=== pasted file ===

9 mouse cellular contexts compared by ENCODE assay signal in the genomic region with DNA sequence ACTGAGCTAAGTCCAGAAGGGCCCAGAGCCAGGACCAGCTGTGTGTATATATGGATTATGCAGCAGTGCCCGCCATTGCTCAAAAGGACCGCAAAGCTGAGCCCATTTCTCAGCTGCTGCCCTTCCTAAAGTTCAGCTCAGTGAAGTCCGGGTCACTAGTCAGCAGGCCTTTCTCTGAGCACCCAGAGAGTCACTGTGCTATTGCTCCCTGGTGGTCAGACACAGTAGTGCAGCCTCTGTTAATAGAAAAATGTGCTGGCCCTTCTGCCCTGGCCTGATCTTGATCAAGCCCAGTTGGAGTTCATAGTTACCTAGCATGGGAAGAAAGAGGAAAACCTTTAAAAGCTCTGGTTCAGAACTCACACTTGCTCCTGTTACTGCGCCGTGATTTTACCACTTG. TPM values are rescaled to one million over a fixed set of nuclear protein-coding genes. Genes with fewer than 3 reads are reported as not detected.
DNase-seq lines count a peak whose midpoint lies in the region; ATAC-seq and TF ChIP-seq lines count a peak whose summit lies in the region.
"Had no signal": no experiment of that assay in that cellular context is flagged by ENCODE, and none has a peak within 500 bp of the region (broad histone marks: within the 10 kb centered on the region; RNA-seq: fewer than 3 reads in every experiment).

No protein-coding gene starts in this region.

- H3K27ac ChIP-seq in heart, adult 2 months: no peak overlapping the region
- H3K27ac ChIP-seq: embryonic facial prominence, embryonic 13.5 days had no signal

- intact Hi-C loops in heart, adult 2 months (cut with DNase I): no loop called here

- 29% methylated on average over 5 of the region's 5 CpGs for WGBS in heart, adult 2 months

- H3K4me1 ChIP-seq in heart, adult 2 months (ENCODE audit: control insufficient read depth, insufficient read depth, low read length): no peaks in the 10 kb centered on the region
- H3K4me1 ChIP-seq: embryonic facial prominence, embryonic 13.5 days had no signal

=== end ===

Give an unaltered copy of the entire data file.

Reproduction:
9 mouse cellular contexts compared by ENCODE assay signal in the genomic region with DNA sequence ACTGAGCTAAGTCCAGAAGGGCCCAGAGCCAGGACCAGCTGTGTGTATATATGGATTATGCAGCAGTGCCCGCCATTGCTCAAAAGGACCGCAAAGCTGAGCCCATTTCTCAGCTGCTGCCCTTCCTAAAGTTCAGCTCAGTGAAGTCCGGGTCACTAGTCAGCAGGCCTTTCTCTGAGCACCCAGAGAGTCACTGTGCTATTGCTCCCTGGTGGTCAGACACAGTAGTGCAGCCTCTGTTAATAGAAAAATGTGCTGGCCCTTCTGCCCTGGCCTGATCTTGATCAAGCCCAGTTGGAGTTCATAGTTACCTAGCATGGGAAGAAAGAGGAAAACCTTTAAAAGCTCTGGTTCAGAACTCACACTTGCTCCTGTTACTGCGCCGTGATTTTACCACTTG. TPM values are rescaled to one million over a fixed set of nuclear protein-coding genes. Genes with fewer than 3 reads are reported as not detected.
DNase-seq lines count a peak whose midpoint lies in the region; ATAC-seq and TF ChIP-seq lines count a peak whose summit lies in the region.
"Had no signal": no experiment of that assay in that cellular context is flagged by ENCODE, and none has a peak within 500 bp of the region (broad histone marks: within the 10 kb centered on the region; RNA-seq: fewer than 3 reads in every experiment).

No protein-coding gene starts in this region.

- H3K27ac ChIP-seq in heart, adult 2 months: no peak overlapping the region
- H3K27ac ChIP-seq: embryonic facial prominence, embryonic 13.5 days had no signal

- intact Hi-C loops in heart, adult 2 months (cut with DNase I): no loop called here

- 29% methylated on average over 5 of the region's 5 CpGs for WGBS in heart, adult 2 months

- H3K4me1 ChIP-seq in heart, adult 2 months (ENCODE audit: control insufficient read depth, insufficient read depth, low read length): no peaks in the 10 kb centered on the region
- H3K4me1 ChIP-seq: embryonic facial prominence, embryonic 13.5 days had no signal